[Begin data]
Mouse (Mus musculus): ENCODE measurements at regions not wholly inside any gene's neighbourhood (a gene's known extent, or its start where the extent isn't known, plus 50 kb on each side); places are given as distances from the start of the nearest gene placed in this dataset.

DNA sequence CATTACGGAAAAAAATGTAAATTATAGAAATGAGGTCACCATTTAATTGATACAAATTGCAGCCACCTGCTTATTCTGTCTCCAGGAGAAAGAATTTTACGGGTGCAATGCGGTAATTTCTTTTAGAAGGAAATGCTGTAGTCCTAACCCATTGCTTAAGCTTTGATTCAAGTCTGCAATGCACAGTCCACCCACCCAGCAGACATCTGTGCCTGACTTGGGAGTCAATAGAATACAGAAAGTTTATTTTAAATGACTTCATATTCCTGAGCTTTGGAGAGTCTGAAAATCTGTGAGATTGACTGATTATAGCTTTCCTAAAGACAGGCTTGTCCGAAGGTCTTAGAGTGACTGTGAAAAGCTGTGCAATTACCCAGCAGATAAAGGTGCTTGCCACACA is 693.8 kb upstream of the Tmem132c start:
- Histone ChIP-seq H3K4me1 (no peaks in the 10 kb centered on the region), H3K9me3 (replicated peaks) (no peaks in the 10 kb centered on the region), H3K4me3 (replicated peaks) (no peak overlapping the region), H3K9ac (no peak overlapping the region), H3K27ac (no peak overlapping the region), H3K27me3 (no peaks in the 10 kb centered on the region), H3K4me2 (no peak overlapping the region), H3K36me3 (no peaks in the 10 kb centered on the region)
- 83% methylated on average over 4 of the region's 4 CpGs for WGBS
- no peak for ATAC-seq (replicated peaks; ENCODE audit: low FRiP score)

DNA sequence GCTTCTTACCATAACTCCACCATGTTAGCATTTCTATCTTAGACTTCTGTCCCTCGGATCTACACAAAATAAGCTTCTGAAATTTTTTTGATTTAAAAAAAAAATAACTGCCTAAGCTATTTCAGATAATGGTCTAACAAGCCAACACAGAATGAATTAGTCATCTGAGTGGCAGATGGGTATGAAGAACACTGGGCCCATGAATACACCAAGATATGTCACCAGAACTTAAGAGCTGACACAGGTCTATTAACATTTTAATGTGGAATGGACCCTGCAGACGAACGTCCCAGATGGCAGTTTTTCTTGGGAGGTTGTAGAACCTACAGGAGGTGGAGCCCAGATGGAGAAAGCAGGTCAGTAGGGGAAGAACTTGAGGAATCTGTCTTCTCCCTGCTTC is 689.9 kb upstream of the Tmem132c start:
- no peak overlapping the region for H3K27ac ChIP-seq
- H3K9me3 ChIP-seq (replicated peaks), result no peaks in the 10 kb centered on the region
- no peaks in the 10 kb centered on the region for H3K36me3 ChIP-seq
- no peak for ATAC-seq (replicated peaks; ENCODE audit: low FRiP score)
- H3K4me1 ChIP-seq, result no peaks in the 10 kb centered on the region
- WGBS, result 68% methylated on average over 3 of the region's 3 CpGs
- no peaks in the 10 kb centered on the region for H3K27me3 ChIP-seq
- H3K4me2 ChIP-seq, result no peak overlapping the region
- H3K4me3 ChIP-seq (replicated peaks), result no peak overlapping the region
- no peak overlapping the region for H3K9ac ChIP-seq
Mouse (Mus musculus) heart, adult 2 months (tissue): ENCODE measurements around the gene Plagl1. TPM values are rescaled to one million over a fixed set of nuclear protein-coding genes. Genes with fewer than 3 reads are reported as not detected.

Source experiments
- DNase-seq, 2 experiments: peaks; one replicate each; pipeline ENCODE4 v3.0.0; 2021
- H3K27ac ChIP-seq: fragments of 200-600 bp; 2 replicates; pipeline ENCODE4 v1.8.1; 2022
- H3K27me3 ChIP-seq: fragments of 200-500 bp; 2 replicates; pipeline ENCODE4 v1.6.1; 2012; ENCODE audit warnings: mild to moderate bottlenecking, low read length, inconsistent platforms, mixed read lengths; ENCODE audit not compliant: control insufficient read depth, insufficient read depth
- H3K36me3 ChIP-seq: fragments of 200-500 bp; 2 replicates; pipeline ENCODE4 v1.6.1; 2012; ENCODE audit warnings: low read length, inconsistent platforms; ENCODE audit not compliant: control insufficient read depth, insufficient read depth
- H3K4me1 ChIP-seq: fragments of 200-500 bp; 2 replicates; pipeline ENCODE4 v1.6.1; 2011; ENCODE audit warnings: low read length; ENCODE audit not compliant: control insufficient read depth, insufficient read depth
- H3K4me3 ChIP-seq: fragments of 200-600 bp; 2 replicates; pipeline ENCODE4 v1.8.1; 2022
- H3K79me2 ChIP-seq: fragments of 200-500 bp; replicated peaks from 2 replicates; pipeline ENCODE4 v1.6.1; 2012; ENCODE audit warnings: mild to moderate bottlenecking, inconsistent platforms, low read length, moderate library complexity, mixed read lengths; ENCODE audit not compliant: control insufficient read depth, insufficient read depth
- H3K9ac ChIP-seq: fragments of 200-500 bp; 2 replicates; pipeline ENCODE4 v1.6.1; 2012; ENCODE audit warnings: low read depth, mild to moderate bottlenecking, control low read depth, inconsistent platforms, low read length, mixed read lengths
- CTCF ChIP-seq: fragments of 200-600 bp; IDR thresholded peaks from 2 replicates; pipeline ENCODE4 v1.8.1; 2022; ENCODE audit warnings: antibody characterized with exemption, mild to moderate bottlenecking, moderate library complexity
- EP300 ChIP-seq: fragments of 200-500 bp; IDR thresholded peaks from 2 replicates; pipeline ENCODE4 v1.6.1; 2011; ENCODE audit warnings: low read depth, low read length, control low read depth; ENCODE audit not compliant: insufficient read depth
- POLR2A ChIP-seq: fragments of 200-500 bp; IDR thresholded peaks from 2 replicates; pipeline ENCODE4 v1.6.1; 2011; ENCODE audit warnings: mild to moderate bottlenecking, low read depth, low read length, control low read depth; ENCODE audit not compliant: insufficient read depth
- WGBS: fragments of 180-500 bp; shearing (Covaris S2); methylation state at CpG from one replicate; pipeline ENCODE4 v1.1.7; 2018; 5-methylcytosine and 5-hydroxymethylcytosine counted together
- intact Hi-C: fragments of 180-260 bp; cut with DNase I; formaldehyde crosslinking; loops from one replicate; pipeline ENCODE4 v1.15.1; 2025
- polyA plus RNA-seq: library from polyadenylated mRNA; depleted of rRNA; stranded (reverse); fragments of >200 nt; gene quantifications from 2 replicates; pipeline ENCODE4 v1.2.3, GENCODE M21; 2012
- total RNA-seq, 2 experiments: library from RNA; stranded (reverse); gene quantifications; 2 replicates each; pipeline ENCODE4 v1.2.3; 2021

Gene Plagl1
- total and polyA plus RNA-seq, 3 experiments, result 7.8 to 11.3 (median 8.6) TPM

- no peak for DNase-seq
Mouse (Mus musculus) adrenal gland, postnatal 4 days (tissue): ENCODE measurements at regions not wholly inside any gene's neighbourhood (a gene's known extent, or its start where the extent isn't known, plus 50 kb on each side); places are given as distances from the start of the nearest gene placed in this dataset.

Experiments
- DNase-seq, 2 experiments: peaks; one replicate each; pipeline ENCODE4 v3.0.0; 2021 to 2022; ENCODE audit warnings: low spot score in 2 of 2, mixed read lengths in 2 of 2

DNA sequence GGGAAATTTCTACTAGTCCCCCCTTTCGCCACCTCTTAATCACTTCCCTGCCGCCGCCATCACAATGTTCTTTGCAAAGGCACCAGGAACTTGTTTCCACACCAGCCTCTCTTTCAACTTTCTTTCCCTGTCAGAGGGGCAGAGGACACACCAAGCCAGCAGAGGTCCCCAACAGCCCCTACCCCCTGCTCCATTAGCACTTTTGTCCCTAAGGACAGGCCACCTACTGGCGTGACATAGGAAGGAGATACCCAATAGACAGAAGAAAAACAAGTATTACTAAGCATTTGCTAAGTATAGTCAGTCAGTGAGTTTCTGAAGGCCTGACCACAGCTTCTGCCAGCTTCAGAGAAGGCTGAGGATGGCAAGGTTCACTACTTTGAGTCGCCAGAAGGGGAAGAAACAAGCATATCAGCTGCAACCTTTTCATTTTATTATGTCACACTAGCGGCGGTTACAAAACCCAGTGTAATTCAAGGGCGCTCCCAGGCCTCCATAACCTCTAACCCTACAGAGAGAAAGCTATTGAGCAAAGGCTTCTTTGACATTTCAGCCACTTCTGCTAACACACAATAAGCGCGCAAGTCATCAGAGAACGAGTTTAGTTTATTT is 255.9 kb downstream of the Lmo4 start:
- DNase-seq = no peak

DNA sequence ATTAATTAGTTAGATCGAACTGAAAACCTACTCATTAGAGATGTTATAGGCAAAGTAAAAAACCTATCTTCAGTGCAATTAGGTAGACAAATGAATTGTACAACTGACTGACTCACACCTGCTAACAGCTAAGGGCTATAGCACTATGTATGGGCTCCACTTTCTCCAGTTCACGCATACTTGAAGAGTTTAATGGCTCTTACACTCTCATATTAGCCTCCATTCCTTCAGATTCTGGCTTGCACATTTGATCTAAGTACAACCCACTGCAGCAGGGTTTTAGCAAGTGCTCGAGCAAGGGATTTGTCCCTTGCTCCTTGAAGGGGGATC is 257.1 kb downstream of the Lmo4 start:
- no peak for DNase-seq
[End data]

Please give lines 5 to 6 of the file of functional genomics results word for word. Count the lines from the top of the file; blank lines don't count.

- no peak for ATAC-seq (replicated peaks; ENCODE audit: low FRiP score)

DNA sequence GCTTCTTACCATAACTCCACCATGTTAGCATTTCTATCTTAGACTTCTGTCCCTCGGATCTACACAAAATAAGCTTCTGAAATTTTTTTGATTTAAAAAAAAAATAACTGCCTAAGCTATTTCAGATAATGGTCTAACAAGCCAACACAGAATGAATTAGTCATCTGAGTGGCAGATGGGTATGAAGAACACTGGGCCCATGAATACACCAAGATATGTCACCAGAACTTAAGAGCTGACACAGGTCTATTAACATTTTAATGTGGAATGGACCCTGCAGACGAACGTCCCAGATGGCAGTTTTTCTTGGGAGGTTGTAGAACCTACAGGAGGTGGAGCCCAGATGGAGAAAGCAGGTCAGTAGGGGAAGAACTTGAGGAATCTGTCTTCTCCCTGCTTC is 689.9 kb upstream of the Tmem132c start: